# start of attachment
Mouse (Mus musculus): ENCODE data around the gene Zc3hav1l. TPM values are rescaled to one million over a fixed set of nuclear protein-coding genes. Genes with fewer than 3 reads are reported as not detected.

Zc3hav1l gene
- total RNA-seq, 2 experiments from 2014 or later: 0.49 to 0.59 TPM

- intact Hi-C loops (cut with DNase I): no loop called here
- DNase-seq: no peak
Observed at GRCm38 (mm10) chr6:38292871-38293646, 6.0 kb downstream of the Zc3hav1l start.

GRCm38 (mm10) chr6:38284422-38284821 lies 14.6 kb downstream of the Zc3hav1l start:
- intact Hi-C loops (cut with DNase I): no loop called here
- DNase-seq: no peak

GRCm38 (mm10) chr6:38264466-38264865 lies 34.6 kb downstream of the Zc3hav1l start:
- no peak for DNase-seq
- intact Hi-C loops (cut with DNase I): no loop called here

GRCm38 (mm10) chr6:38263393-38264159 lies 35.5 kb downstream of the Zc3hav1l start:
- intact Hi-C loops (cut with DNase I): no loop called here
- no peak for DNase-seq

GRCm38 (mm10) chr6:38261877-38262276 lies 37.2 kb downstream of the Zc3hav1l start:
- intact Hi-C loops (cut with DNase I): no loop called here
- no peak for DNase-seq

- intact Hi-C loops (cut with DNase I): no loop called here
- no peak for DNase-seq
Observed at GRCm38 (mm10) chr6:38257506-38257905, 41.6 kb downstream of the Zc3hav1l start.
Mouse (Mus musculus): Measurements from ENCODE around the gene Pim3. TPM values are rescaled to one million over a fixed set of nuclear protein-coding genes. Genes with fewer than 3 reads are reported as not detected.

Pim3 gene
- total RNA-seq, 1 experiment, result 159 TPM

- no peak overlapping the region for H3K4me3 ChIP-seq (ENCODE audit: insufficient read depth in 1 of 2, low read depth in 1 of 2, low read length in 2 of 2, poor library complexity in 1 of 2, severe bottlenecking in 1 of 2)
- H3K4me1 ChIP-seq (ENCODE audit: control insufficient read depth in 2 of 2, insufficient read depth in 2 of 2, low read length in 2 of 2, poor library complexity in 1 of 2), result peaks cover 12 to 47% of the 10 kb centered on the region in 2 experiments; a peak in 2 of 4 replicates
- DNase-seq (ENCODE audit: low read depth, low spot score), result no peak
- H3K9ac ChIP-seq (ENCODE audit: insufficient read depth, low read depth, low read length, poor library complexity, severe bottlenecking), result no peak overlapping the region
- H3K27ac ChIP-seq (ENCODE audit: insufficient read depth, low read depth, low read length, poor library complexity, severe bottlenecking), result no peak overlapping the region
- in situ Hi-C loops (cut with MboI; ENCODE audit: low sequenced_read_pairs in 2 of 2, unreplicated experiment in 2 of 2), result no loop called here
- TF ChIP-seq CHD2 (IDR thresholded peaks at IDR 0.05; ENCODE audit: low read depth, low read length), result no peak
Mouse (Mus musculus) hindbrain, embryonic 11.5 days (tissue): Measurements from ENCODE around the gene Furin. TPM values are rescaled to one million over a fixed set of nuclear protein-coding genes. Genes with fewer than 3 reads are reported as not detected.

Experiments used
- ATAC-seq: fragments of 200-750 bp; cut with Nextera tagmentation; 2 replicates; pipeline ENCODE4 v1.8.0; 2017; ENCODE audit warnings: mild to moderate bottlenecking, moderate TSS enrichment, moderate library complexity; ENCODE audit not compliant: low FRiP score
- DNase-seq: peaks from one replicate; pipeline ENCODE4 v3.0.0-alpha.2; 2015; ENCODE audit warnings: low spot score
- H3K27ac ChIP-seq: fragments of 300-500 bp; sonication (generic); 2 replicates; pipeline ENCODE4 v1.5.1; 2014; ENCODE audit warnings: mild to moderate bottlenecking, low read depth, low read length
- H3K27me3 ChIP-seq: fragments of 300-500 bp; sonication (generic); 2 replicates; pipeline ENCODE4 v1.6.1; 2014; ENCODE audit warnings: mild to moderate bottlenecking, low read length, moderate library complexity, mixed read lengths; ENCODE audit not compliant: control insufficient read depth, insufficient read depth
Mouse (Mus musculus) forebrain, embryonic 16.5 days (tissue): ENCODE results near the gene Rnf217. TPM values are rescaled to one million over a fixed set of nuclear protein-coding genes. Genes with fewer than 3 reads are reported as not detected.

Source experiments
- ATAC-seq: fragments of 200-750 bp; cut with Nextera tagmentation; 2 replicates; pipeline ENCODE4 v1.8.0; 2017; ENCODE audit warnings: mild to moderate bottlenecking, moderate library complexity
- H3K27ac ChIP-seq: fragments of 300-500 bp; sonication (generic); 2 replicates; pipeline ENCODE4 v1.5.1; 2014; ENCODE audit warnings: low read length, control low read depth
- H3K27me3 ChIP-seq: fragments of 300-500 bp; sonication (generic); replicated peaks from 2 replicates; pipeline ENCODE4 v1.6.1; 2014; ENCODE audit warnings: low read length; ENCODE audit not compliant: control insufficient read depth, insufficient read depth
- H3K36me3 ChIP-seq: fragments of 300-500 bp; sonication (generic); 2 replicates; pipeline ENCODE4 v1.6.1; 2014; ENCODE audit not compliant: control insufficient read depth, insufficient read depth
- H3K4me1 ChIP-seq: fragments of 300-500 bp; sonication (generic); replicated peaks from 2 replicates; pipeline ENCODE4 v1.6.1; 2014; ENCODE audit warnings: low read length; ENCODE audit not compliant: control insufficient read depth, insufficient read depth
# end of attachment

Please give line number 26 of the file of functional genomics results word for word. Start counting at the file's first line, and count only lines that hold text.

- H3K4me1 ChIP-seq (ENCODE audit: control insufficient read depth in 2 of 2, insufficient read depth in 2 of 2, low read length in 2 of 2, poor library complexity in 1 of 2), result peaks cover 12 to 47% of the 10 kb centered on the region in 2 experiments; a peak in 2 of 4 replicates